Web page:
Apart from that, Maliki also created the Office of the Commander in Chief, which has developed into his personal channel to bypass democratic control and oversight on the strategic level by directly micromanaging operational and tactical tasks. Maliki’s system of micromanagement has been most astute when it comes to Iraq’s Special Forces and Counterterrorism Units, which have functioned as his private army when it comes to the silencing of potential threats to regime security.

Maliki’s patronage network revolves around key decision makers on the strategic and operational level that are chosen based on sectarian, mostly Shia, loyalties to the prime minister. Sectarian favouritism has particularly affected elitist units from which Sunnis have been purged and replaced by loyal Shia commanders. Loyal commanders are rewarded by the regime with the privilege to run battalions, brigades, or divisions as personal fiefdoms extracting revenues from procurement deals or collecting ‘taxes’ from subordinate ranks.

Those security institutions Maliki cannot directly control, he controls indirectly through the diversification of the security sector. In the case of the Iraqi National Intelligence Service (INIS), which had become increasingly critical of Tehran’s influence on the Maliki regime, Maliki merely responded by creating multiple rival intelligence services that undermined the monopoly of the Central Intelligence Agency-created and funded INIS. Finally, Maliki has integrated non-statutory security providers into the regime’s security strategy. By relying on sectarian militant groups such as the Iranian-backed Shia militia Asaib Ahel al-Haq to provide public security locally, the regime in Baghdad fosters the widespread sentiment of its sectarian exclusiveness.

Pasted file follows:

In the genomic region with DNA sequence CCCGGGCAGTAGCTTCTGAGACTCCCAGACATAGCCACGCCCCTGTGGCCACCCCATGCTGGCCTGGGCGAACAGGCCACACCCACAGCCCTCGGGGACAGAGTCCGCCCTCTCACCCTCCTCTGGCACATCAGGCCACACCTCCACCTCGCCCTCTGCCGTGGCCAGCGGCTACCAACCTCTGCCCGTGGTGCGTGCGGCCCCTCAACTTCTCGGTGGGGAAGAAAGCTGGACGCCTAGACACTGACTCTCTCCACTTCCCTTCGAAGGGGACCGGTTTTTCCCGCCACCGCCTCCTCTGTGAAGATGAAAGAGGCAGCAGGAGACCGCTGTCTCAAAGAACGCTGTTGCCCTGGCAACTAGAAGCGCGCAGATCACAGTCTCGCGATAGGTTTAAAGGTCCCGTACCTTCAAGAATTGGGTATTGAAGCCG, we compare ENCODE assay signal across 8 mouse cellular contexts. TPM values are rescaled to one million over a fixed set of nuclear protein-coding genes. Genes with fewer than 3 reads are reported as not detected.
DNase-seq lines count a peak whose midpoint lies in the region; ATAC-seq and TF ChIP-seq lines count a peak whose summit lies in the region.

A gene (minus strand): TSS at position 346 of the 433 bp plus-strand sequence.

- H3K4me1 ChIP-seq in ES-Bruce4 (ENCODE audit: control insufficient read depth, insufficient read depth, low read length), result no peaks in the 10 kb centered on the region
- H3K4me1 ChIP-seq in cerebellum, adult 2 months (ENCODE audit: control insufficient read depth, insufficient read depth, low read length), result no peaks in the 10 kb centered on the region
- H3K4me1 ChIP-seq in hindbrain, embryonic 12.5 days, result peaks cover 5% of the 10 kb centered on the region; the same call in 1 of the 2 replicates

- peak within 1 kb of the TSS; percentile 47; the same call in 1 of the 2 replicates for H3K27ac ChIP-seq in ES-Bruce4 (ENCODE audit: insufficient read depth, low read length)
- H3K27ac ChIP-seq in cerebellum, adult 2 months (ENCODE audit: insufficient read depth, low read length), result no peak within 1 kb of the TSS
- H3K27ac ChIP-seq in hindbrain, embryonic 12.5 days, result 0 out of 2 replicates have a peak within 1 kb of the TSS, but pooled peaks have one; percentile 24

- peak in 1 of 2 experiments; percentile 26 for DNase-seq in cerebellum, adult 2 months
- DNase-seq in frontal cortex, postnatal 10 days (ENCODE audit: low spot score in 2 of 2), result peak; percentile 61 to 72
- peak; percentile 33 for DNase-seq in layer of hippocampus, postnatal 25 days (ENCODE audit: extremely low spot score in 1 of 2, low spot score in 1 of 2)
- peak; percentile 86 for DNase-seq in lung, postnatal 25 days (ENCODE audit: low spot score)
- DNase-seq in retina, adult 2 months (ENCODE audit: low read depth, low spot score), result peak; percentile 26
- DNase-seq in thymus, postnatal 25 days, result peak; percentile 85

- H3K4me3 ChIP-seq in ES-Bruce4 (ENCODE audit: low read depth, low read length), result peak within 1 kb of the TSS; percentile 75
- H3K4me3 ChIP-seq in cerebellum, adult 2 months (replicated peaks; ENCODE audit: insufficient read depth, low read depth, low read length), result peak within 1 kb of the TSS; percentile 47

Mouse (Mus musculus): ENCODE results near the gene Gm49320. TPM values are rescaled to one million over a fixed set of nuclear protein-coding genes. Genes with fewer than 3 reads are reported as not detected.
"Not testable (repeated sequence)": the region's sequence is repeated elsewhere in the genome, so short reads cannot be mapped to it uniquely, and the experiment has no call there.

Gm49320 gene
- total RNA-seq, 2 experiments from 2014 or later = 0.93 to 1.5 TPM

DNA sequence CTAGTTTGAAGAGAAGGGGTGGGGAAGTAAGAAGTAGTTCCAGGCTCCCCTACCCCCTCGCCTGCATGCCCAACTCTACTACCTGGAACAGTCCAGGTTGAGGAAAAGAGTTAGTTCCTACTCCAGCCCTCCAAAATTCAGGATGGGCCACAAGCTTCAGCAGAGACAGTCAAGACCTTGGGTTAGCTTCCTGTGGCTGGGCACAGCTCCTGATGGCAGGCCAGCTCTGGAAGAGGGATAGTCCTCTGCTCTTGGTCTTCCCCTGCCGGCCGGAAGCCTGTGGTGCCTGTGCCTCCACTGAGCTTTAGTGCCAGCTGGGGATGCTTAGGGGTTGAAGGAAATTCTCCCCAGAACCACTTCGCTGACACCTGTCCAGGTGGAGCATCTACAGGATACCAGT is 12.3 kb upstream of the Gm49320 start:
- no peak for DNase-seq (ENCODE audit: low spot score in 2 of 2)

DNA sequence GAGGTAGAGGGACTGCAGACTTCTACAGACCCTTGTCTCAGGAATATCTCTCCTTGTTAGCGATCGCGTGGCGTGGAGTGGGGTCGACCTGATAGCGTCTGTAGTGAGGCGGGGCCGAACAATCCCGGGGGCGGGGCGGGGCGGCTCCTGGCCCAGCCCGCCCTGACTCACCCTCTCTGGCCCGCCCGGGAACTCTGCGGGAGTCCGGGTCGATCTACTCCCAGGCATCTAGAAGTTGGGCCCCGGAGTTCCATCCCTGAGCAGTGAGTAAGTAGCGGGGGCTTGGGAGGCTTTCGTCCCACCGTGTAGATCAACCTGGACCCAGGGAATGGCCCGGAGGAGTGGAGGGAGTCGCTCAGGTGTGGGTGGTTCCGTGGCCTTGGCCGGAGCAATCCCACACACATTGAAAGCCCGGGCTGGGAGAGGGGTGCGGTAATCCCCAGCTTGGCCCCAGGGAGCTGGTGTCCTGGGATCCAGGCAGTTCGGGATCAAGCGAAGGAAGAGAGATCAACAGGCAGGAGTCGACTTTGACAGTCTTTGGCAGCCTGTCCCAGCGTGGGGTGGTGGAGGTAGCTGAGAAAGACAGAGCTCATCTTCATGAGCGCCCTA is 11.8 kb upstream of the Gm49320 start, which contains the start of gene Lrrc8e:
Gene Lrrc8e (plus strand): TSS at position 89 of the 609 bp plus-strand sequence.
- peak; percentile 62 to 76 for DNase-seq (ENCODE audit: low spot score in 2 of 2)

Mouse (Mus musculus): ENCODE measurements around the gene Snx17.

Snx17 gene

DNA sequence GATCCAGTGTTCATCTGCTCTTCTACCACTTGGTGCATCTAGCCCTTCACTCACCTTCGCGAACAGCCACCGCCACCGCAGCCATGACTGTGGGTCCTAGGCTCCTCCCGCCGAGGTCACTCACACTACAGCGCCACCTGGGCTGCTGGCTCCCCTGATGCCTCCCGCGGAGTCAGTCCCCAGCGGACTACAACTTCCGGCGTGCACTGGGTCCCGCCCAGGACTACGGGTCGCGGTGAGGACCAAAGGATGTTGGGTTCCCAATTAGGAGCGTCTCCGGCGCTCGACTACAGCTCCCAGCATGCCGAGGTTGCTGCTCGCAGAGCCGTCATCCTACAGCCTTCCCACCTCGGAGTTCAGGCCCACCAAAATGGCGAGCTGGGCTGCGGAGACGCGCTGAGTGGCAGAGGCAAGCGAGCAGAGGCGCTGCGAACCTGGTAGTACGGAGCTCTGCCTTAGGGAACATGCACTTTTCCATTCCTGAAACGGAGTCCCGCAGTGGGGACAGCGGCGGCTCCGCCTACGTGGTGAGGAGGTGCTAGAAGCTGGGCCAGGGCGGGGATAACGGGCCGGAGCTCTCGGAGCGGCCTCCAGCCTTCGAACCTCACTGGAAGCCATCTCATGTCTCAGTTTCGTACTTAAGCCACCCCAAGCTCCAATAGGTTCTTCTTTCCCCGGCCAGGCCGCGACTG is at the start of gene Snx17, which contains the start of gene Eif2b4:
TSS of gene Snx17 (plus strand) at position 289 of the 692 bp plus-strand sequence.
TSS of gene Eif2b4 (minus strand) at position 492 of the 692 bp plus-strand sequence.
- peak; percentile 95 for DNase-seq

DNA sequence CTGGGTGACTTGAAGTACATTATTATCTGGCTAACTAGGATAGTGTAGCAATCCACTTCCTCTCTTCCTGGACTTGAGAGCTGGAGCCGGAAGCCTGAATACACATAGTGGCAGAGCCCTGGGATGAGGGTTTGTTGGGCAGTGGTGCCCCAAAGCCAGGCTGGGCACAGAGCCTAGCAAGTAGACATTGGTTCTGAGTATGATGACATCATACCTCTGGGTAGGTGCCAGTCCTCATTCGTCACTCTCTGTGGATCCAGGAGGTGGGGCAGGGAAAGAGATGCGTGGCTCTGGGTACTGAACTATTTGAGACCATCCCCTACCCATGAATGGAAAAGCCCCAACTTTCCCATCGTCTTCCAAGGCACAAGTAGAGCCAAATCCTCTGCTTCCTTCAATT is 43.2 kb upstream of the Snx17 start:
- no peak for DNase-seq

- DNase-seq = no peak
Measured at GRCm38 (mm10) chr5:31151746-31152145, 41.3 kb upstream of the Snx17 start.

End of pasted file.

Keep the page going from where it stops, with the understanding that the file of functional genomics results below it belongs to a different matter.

In terms of CSSR, the effects of Maliki’s personalization of the security sector have been detrimental. Those Iraqis already feeling marginalized by the regime’s socio-economic policies, most notably Sunnis and Kurds, have been further alienated by a statutory security sector they believe is unfit to provide public security inclusively. Run by corrupt, predominantly Shia commanders, promoted based on bribes or loyalty rather than merit, police and military units neither enjoy public support nor unit cohesion.

With rank and file underpaid, underequipped, understaffed, and under-trained, those acting as the security sector’s face to the public have little faith in their capabilities or sense of duty towards the public. Most junior ranks in the police and the military are preoccupied with maintaining a livelihood by extracting bribes and rents from the local population. Neglected by their own superiors and the regime in general, a military covenant has never been established in post-Saddam’s Iraq. Consequently, many policemen and soldiers alike do not share a military ethos committing them to the provision of public security for the benefit of society and state.